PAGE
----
As you go through an interview process or negotiation, it’s important to get as much information as you can about the role you’re up for. “Try to ask questions that give you a deeper understanding of the work you’ll be doing beyond the job description,” Twillie says. “If you can understand what you’ll be doing upfront, you’ll be able to negotiate for different things.”

That could include a travel allowance or a certification–or it could be as simple as the right equipment. “People think they’ll be provided with the tools,” Twillie says, “but if you don’t ask for those things, you’re not going to get them.” Asking for what you need during the negotiation process, she argues, can prove more effective.

One of the best ways to figure out what a new role may entail is talking to employees. According to Twillie, some companies have started allowing people they’re interviewing to shadow employees, which she suggests job seekers try to do. “If you spend more than 10 minutes with a person, they’re going to drop their guard and be more open,” she says. “So, if you can spend that half day onsite, it really gives you an opportunity to learn about the culture and to talk to employees.”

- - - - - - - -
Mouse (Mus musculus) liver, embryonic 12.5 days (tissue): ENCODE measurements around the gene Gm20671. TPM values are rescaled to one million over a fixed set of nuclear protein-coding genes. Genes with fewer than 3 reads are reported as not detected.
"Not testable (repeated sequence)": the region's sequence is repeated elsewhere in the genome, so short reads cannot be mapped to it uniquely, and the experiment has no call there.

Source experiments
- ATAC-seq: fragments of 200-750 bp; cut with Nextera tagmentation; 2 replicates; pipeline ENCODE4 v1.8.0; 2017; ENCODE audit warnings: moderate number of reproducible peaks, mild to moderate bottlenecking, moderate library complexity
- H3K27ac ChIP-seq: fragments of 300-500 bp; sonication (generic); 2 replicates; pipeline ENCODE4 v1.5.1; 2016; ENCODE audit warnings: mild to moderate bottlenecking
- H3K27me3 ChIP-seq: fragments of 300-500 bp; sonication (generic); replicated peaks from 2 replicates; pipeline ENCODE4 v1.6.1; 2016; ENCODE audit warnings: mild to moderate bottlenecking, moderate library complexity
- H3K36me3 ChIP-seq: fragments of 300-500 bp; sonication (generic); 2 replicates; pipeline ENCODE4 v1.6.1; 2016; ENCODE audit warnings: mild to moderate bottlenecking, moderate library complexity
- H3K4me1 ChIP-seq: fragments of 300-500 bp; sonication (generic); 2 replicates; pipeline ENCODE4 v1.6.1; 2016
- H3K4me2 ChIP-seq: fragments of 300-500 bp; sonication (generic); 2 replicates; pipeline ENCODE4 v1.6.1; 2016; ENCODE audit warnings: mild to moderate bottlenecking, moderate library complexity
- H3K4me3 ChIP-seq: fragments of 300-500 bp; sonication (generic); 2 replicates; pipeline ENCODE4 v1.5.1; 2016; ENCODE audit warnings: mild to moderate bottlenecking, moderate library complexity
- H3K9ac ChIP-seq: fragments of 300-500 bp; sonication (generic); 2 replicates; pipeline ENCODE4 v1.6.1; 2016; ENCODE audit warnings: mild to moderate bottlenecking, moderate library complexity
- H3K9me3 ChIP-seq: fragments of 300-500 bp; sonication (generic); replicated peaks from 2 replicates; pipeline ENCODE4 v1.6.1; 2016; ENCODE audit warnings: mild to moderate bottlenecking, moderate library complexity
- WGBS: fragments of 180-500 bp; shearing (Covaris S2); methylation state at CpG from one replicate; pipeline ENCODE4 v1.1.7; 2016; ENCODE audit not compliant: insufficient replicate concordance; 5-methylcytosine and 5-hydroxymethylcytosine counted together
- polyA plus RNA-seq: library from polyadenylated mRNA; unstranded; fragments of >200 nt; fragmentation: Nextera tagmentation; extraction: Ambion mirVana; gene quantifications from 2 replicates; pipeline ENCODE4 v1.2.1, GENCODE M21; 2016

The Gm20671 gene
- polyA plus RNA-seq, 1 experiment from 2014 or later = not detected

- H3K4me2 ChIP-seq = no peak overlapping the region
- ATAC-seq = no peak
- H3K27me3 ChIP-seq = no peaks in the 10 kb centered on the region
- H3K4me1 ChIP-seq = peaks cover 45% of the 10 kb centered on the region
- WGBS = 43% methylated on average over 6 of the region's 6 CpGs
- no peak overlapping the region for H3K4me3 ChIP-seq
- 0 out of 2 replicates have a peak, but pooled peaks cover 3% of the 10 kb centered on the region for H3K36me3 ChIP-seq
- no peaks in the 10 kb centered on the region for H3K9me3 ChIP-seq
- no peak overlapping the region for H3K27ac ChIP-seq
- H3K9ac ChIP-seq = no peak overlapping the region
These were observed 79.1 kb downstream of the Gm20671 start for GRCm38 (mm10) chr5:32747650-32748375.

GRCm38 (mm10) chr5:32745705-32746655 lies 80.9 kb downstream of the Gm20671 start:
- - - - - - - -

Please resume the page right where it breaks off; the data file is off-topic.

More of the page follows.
Get creative with benefits

As companies race to snag the best employees, many have rounded out their compensation packages with more attractive benefits and perks–say, a flexible vacation policy or the ability to work remotely. Some employers are even offering to assist with student loan repayments. Twillie notes that there are countless ways to negotiate benefits, and that would-be employees can even repurpose a perk that they don’t need: One person she coached asked to put a superfluous relocation package toward repaying her student loans. “If they’re giving you a bucket of money,” she says, “see if you can use it in a different area.”

For parents, another option is to request a bump in pay over the summer, to account for the cost of childcare; and for employees who yearn to be parents, employers might help subsidize fertility treatments or adoption assistance. (“These are really high-ticket, high-price benefits,” Saunders adds.) Both Twillie and Saunders urge job seekers to think outside of the box and ask for benefits that aren’t necessarily included in the “standard” compensation package. “When you’re starting to think about negotiating, it just depends on what your goals are,” Saunders says. “There are some new benefits coming into play that are intangibly valuable–or priceless.”

This article was compiled by Sabine Cherenfant with excerpts from previous reporting by Anisa Purbasari HortonDon Raskin, and Pavithra Mohan.